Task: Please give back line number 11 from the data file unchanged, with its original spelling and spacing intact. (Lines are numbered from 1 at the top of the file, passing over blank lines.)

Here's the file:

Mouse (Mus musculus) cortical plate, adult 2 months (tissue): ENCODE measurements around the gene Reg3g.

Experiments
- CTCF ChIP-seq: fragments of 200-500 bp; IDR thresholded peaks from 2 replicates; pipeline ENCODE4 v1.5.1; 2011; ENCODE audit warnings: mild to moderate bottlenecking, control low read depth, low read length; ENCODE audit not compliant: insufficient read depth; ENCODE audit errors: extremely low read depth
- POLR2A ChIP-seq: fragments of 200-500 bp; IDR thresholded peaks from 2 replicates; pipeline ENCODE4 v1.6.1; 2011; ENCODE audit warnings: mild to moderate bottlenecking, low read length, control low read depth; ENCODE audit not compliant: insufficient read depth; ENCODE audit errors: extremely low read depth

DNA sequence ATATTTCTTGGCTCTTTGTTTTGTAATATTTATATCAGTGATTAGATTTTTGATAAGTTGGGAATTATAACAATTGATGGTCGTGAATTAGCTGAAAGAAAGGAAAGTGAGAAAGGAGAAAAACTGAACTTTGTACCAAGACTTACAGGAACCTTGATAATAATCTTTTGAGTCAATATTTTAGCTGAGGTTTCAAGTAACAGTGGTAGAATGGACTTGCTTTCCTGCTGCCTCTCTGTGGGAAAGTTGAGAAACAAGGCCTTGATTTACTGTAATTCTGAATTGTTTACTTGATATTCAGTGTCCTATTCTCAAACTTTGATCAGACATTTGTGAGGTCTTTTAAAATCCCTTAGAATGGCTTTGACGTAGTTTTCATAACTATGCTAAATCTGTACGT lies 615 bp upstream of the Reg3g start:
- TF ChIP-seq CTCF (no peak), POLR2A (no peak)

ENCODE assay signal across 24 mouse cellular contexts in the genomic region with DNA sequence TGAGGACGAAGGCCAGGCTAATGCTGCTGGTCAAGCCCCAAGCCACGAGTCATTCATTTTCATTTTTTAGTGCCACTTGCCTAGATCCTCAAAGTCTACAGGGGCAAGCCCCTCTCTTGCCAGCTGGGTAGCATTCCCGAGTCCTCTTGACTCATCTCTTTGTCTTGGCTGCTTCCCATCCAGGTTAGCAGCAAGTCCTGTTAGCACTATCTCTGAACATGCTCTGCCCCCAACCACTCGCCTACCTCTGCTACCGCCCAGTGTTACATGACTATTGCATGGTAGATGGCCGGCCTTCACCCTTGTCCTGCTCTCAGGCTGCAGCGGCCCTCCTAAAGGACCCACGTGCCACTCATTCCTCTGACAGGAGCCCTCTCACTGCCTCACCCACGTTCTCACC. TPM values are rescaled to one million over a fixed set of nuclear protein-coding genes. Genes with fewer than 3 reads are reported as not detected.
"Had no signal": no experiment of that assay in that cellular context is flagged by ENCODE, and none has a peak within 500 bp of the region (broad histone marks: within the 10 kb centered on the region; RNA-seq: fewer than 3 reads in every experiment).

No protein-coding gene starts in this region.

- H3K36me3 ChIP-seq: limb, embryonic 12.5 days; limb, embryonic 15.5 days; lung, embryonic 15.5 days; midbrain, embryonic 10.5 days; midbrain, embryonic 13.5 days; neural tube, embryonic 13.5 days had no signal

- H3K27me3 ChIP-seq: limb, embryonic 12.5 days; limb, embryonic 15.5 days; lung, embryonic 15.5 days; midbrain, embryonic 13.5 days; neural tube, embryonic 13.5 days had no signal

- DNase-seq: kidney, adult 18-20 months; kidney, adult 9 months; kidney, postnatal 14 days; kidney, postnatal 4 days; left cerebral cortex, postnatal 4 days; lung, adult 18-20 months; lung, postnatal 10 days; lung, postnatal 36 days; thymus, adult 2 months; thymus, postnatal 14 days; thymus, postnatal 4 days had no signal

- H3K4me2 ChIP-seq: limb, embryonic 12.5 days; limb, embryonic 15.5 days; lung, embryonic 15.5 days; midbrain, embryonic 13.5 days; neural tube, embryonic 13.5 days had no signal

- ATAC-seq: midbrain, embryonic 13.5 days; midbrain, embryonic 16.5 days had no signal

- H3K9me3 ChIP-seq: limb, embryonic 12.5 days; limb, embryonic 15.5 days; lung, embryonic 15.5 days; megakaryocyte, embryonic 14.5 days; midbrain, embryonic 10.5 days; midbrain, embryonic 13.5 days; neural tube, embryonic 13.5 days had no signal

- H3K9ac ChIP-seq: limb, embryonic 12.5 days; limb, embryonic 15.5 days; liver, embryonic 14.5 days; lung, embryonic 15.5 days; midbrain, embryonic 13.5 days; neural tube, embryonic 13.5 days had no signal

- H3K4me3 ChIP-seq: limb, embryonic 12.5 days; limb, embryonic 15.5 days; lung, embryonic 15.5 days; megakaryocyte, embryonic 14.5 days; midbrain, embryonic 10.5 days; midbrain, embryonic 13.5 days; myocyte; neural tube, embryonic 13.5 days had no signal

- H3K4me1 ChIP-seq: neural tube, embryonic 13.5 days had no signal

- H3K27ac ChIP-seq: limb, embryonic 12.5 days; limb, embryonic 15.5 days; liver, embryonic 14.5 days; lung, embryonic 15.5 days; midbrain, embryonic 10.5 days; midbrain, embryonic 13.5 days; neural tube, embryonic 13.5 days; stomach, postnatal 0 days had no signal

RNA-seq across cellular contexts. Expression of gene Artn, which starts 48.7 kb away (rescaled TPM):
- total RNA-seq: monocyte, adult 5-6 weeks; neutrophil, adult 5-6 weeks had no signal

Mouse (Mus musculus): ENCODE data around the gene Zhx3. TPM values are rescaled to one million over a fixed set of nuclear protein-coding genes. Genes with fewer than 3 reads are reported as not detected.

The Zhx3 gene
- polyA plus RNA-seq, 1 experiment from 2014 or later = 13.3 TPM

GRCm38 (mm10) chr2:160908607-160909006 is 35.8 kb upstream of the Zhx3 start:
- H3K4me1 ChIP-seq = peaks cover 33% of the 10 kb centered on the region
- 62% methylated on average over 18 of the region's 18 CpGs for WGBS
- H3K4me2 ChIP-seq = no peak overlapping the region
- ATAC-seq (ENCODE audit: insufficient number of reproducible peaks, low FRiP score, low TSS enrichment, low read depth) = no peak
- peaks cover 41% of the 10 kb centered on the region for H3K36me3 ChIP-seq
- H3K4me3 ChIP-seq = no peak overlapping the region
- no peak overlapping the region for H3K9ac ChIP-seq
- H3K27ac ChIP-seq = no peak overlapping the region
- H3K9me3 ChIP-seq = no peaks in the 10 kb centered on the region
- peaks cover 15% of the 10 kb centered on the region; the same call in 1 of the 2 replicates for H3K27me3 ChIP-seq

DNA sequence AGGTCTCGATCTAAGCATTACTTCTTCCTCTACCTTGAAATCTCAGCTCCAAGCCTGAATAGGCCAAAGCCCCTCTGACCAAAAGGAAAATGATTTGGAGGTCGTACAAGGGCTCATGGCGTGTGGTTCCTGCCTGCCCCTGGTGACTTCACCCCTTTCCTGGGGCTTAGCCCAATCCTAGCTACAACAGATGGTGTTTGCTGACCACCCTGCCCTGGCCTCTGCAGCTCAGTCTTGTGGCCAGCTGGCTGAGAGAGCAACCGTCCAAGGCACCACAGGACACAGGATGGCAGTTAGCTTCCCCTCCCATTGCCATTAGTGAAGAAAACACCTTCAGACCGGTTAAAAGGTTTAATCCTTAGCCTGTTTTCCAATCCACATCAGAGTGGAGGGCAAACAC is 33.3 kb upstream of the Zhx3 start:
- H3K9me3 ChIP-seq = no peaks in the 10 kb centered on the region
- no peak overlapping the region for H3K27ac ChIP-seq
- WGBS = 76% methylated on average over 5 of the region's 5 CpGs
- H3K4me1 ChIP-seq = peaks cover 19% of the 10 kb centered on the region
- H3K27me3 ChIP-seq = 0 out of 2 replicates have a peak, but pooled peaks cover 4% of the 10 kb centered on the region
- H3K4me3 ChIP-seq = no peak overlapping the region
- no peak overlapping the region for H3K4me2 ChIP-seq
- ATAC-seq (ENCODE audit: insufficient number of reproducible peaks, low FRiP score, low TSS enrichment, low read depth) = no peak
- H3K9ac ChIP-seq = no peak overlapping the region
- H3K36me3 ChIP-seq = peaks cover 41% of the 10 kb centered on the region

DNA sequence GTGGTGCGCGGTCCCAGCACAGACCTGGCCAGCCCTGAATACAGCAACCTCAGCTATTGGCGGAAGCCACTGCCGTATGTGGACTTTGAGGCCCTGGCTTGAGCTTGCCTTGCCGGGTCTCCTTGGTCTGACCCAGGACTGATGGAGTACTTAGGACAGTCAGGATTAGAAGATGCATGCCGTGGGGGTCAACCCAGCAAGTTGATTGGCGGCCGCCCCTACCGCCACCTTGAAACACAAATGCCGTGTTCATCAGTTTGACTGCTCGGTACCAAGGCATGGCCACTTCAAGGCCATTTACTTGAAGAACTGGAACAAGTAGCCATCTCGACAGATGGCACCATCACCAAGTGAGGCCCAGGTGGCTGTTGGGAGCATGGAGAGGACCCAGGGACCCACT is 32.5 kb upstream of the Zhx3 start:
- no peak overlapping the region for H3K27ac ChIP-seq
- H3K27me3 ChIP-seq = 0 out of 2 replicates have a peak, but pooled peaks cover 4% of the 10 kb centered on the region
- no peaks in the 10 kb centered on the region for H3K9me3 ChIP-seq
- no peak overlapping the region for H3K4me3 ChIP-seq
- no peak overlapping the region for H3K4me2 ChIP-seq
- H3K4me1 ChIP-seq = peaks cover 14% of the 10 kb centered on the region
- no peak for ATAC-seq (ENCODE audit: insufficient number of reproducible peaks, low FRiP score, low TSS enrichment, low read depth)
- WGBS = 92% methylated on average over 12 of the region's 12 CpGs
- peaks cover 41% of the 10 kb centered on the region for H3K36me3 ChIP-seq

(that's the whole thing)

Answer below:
- H3K27me3 ChIP-seq: limb, embryonic 12.5 days; limb, embryonic 15.5 days; lung, embryonic 15.5 days; midbrain, embryonic 13.5 days; neural tube, embryonic 13.5 days had no signal